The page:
BANGKOK (Reuters) – China and Southeast Asian countries through which the Mekong River flows should share water storage and hydropower operations data, a study said, with water levels in the river at historic lows due to climate change and human factors.
The Mekong River’s flow dropped to the lowest levels in more than six decades from 2019 to 2021, according to the inter-governmental Mekong River Commission (MRC), impacting agriculture, fishery and livelihoods for more than 60 million people in Laos, Thailand, Cambodia and Vietnam.
A new joint study released on Monday between the MRC and the China-founded Lacang Mekong Water Resources Cooperation Center (LMC Water Center) attributed natural factors such as rainfall patterns, evaporation rates and topography for the decline, but also cited human activities such as infrastructure development and water management as contributing to the dry conditions of the river.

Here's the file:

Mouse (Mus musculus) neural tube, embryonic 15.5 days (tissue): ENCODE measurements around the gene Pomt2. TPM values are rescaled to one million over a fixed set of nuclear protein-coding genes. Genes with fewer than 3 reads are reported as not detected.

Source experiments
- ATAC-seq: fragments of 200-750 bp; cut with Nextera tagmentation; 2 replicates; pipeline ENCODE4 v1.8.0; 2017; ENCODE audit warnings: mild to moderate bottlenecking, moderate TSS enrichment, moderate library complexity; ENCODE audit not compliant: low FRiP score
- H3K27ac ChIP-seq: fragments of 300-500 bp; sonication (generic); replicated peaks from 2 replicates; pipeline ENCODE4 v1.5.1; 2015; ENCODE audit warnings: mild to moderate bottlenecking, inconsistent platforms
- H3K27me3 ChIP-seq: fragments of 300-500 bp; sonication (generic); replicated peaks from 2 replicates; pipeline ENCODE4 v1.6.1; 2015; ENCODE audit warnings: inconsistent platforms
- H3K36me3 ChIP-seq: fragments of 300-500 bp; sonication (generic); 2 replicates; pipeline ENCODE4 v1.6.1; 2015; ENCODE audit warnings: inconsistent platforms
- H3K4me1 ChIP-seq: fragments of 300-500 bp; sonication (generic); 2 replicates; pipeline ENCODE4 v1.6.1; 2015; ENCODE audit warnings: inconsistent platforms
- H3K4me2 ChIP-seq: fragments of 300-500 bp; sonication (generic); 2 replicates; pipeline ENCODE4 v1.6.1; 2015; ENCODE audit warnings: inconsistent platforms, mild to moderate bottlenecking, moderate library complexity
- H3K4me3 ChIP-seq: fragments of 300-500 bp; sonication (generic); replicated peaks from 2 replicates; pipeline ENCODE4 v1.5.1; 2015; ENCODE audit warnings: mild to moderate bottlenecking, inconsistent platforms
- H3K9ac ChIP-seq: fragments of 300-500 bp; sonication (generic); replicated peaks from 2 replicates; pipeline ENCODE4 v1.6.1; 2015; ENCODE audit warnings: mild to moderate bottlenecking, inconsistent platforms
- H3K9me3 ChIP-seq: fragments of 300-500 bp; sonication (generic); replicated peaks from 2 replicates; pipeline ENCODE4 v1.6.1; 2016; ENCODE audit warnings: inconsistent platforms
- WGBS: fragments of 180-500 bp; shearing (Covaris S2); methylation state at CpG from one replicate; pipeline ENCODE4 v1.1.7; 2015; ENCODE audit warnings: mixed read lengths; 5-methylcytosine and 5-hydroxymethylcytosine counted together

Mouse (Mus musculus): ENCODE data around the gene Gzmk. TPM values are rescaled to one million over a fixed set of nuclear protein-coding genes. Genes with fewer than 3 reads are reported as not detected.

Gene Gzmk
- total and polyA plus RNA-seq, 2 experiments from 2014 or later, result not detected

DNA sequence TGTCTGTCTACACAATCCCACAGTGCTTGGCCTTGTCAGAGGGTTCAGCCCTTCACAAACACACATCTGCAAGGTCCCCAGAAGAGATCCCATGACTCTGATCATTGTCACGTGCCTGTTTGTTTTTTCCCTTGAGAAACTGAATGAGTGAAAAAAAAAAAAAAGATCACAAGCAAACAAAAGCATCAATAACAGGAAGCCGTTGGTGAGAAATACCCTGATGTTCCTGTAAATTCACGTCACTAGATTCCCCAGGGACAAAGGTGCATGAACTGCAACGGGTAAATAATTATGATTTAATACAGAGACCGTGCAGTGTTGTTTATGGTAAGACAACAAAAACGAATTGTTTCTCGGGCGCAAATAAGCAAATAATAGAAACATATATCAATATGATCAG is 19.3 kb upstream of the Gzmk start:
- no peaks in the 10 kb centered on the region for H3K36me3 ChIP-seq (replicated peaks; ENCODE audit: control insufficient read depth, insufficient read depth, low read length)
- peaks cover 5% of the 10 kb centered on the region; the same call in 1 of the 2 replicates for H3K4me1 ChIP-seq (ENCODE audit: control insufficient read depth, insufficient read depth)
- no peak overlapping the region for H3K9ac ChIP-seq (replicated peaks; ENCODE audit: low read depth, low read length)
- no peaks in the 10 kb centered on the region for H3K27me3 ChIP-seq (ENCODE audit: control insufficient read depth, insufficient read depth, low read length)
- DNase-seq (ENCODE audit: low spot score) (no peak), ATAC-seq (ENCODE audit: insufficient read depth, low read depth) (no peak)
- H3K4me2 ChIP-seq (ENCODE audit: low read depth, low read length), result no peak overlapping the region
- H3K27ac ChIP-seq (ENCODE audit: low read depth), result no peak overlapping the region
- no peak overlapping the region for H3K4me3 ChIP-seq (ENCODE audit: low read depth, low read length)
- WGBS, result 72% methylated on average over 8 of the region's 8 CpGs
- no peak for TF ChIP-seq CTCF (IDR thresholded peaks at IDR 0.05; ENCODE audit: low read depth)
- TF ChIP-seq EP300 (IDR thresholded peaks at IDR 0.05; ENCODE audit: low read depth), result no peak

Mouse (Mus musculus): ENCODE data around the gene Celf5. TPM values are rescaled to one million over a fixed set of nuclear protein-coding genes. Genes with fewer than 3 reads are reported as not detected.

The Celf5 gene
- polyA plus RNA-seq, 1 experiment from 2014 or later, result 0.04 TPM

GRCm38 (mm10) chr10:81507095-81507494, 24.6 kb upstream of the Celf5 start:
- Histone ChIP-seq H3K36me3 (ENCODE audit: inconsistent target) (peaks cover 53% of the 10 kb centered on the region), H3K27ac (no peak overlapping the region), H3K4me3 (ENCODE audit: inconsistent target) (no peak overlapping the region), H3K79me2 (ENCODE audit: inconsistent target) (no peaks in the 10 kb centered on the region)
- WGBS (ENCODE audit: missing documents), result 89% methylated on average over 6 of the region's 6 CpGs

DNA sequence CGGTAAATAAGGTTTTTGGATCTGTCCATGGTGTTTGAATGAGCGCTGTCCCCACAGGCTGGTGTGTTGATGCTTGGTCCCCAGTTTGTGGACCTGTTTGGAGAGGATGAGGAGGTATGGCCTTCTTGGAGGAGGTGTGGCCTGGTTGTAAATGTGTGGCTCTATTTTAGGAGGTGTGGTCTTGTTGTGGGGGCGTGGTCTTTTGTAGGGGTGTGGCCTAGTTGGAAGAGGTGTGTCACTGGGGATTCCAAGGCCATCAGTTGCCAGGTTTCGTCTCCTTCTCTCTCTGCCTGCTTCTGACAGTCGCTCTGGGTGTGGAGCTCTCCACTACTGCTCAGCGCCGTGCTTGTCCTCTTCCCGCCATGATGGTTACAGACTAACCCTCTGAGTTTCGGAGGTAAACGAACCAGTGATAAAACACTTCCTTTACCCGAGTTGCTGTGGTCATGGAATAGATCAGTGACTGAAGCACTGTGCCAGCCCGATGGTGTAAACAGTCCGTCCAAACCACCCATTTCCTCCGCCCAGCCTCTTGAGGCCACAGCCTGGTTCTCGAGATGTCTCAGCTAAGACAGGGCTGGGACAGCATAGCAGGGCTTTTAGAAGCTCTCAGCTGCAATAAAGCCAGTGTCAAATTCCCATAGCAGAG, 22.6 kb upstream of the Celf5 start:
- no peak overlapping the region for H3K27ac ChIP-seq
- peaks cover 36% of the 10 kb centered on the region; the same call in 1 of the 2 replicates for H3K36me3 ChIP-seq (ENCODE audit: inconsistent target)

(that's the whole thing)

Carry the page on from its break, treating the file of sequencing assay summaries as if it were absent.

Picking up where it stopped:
The study recommended “real-time sharing of storage levels and hydropower operations” and enhanced notifications of sudden changes in the way water storage operates among Mekong countries, including China, which is crucial in improving management of the 4,350-km (2,700-mile) long river.
China, which operates 11 out of 13 hydropower dams on the Mekong River has disputed previous accusations that it was holding back water upstream during drought periods. Beijing in 2020 pledged to share some water data with Mekong countries.
Authorities in Thailand, Laos, Cambodia, Vietnam and China did not immediately respond to requests for comment on the findings of the joint study.
(Reporting by Panu Wongcha-um in Bangkok, additional reporting by Beijing Bureau, Khan Vu in Hanoi and Prak Chan Thul in Phnom penh; Editing by Sharon Singleton)